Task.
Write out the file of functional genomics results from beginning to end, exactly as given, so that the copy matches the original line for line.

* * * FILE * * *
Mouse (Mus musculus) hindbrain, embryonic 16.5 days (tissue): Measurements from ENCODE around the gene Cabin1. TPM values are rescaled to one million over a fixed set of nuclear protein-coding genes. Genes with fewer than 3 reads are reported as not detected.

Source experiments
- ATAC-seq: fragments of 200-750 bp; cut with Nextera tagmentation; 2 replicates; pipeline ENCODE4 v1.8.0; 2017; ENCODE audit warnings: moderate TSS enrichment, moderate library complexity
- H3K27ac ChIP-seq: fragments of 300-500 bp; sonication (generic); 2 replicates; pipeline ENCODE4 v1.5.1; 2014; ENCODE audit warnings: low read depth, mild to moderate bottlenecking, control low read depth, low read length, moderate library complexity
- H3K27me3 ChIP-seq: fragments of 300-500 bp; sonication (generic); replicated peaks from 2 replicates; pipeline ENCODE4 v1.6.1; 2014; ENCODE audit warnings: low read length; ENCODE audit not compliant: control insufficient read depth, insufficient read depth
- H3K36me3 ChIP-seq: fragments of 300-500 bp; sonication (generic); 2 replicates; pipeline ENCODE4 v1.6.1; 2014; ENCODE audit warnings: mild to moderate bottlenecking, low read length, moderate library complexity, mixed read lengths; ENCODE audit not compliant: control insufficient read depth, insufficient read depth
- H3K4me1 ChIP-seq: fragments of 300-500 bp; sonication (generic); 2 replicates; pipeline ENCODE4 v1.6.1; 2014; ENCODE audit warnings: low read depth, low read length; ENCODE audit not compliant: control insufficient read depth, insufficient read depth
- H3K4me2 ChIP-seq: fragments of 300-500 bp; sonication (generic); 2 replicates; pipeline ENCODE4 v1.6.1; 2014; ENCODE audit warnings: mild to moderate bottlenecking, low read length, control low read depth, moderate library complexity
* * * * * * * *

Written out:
Mouse (Mus musculus) hindbrain, embryonic 16.5 days (tissue): Measurements from ENCODE around the gene Cabin1. TPM values are rescaled to one million over a fixed set of nuclear protein-coding genes. Genes with fewer than 3 reads are reported as not detected.

Source experiments
- ATAC-seq: fragments of 200-750 bp; cut with Nextera tagmentation; 2 replicates; pipeline ENCODE4 v1.8.0; 2017; ENCODE audit warnings: moderate TSS enrichment, moderate library complexity
- H3K27ac ChIP-seq: fragments of 300-500 bp; sonication (generic); 2 replicates; pipeline ENCODE4 v1.5.1; 2014; ENCODE audit warnings: low read depth, mild to moderate bottlenecking, control low read depth, low read length, moderate library complexity
- H3K27me3 ChIP-seq: fragments of 300-500 bp; sonication (generic); replicated peaks from 2 replicates; pipeline ENCODE4 v1.6.1; 2014; ENCODE audit warnings: low read length; ENCODE audit not compliant: control insufficient read depth, insufficient read depth
- H3K36me3 ChIP-seq: fragments of 300-500 bp; sonication (generic); 2 replicates; pipeline ENCODE4 v1.6.1; 2014; ENCODE audit warnings: mild to moderate bottlenecking, low read length, moderate library complexity, mixed read lengths; ENCODE audit not compliant: control insufficient read depth, insufficient read depth
- H3K4me1 ChIP-seq: fragments of 300-500 bp; sonication (generic); 2 replicates; pipeline ENCODE4 v1.6.1; 2014; ENCODE audit warnings: low read depth, low read length; ENCODE audit not compliant: control insufficient read depth, insufficient read depth
- H3K4me2 ChIP-seq: fragments of 300-500 bp; sonication (generic); 2 replicates; pipeline ENCODE4 v1.6.1; 2014; ENCODE audit warnings: mild to moderate bottlenecking, low read length, control low read depth, moderate library complexity